There's been a lot written about dependency injection the past few years. I know many people look at dependency injection with confusion or frustration when they first hear people talk about it. They struggle to see what value it brings. Many people it just adds a layer of complexity without bringing any benefit to a project. I was in the same boat until I tried to write tests for all of my code.

I think a key architectural decision for writing testable code is using factories for object creation. I used to work on a web application where all database access was only allowed via SQL stored procedures. Not surprisingly, problems arose when the SQL stored procedure person would change the inputs or outputs and the Java programmers wouldn't find out about the change until someone trying running the application and something broke. This was the start of my journey to my Spring "aha" moment.

Step 0 - Testing from the App

At first, development and testing of Java services that invoked these stored procedures was done by writing the Java code, fire up the web app server, and navigate the screens until you hit the code under test.


Step 1 - Test with a Custom Servlet

Navigating those screens was painful. So someone created a test servlet that would allow developers to execute the code being developed without navigating all of the screens. This improved development but wasn't something was used for testing beyond initial development or bug fixing. Attempt were made to automate servlets using Cactus, but the setting up the test environment at the time was challenging.


Step 2 - Test with a Local Database Connection

The next improvement made was to add a method that could create a local database connection or get a pooled connection from the web container based on a property file setting. The default behavior was to use a container managed connection unless the "test" property was set. This really made difference in development speed. It completely removed the need to fire up the app server during development.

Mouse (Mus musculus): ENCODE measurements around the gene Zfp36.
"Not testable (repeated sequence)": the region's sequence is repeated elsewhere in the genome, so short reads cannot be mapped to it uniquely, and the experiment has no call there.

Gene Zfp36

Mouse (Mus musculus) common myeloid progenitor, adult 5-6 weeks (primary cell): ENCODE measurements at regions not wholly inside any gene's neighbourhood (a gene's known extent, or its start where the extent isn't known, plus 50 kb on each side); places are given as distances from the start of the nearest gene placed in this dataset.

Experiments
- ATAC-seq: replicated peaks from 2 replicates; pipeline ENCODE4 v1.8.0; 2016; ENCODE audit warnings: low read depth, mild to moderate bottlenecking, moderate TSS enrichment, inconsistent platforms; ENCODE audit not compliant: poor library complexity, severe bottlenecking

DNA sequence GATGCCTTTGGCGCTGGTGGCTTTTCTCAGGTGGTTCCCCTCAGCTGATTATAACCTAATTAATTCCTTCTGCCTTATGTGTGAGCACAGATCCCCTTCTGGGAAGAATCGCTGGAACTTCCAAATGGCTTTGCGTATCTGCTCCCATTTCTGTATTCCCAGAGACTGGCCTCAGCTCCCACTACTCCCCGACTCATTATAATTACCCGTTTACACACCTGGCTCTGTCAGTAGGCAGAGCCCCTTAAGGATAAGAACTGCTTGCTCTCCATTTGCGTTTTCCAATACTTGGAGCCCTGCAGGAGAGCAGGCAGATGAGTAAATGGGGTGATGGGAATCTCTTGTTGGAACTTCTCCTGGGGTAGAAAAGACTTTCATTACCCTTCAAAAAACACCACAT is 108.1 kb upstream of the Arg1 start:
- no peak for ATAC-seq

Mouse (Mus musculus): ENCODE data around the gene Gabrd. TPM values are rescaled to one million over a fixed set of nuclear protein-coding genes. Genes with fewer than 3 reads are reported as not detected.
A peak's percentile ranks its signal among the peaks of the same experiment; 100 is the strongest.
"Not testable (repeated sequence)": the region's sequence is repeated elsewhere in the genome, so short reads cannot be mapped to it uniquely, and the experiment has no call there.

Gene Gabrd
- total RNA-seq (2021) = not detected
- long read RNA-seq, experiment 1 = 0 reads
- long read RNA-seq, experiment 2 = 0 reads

Step 3 - Move Connection Management to a Factory Class

Duplicating this database connection method across all of the Java database service classes wasn't attractive, so a database connection factory class was created that was responsible for the local or container-managed object creation logic. This was really valuable. There was one place to control all access to all database connections. When troubleshooting connection management problems, it was really easy to write a dynamic proxy for JDBC connection objects that logged when connections when connections were opened and closed.


Step 4 - Creating Other Factory Classes

Having experienced the value using a factory. I found myself in other areas of my application, such as security.


Step 5 - Spring "Aha"

After creating my third factory class with boilerplate code, I realized that it would really nice to have a consistent way to deal with creating and configuring all of my factories. "Aha" - Spring removes the burden of writing all of those factory classes. It provides a framework for creating different configurations for test and production. It also provides an easy way to inject code via Spring AOP across unrelated objects (cross-cutting concerns). I started using Spring and really liked the way it cleaned up my code. I liked removing the factory classes from my code base. I like removing all of the calls to the factory from the application code. Everything just felt cleaner.